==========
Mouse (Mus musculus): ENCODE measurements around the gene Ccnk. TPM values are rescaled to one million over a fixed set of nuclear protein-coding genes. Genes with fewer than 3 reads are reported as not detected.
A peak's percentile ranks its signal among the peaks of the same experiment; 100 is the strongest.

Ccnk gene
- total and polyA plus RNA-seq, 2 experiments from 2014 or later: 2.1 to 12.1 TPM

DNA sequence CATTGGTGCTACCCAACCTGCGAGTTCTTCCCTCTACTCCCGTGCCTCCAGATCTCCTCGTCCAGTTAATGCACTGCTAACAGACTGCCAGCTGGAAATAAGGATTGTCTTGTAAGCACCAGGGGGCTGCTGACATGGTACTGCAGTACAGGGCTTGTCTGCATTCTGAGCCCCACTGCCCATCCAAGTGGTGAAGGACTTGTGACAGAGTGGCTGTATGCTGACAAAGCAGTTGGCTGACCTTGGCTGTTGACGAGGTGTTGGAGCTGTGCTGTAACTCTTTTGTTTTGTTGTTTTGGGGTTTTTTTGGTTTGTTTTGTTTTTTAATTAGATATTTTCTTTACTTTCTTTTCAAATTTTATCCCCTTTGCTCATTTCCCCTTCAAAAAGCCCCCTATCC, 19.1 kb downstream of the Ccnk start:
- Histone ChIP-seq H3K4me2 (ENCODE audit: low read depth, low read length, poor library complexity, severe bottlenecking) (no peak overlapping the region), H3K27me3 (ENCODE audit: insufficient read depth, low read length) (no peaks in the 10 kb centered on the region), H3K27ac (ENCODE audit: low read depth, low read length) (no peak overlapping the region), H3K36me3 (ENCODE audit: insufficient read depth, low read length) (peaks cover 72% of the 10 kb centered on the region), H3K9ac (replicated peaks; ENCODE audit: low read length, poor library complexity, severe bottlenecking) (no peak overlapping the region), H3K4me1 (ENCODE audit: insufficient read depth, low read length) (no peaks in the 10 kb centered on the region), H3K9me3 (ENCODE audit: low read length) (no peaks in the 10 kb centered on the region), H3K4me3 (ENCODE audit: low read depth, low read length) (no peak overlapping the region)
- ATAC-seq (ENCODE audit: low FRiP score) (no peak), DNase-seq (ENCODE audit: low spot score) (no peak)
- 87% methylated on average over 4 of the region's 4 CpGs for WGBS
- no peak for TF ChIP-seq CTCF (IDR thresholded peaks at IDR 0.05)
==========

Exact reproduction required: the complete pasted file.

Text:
Mouse (Mus musculus): ENCODE measurements around the gene Ccnk. TPM values are rescaled to one million over a fixed set of nuclear protein-coding genes. Genes with fewer than 3 reads are reported as not detected.
A peak's percentile ranks its signal among the peaks of the same experiment; 100 is the strongest.

Ccnk gene
- total and polyA plus RNA-seq, 2 experiments from 2014 or later: 2.1 to 12.1 TPM

DNA sequence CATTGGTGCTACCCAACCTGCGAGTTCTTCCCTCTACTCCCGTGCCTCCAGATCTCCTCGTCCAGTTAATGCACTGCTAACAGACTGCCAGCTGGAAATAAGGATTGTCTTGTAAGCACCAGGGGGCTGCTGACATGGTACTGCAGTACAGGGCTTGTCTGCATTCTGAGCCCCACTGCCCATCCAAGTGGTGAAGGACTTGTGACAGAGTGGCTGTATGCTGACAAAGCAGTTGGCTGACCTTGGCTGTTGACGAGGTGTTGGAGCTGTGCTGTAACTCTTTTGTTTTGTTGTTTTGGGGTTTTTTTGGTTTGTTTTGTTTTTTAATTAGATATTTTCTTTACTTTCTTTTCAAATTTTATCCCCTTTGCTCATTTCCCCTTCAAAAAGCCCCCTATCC, 19.1 kb downstream of the Ccnk start:
- Histone ChIP-seq H3K4me2 (ENCODE audit: low read depth, low read length, poor library complexity, severe bottlenecking) (no peak overlapping the region), H3K27me3 (ENCODE audit: insufficient read depth, low read length) (no peaks in the 10 kb centered on the region), H3K27ac (ENCODE audit: low read depth, low read length) (no peak overlapping the region), H3K36me3 (ENCODE audit: insufficient read depth, low read length) (peaks cover 72% of the 10 kb centered on the region), H3K9ac (replicated peaks; ENCODE audit: low read length, poor library complexity, severe bottlenecking) (no peak overlapping the region), H3K4me1 (ENCODE audit: insufficient read depth, low read length) (no peaks in the 10 kb centered on the region), H3K9me3 (ENCODE audit: low read length) (no peaks in the 10 kb centered on the region), H3K4me3 (ENCODE audit: low read depth, low read length) (no peak overlapping the region)
- ATAC-seq (ENCODE audit: low FRiP score) (no peak), DNase-seq (ENCODE audit: low spot score) (no peak)
- 87% methylated on average over 4 of the region's 4 CpGs for WGBS
- no peak for TF ChIP-seq CTCF (IDR thresholded peaks at IDR 0.05)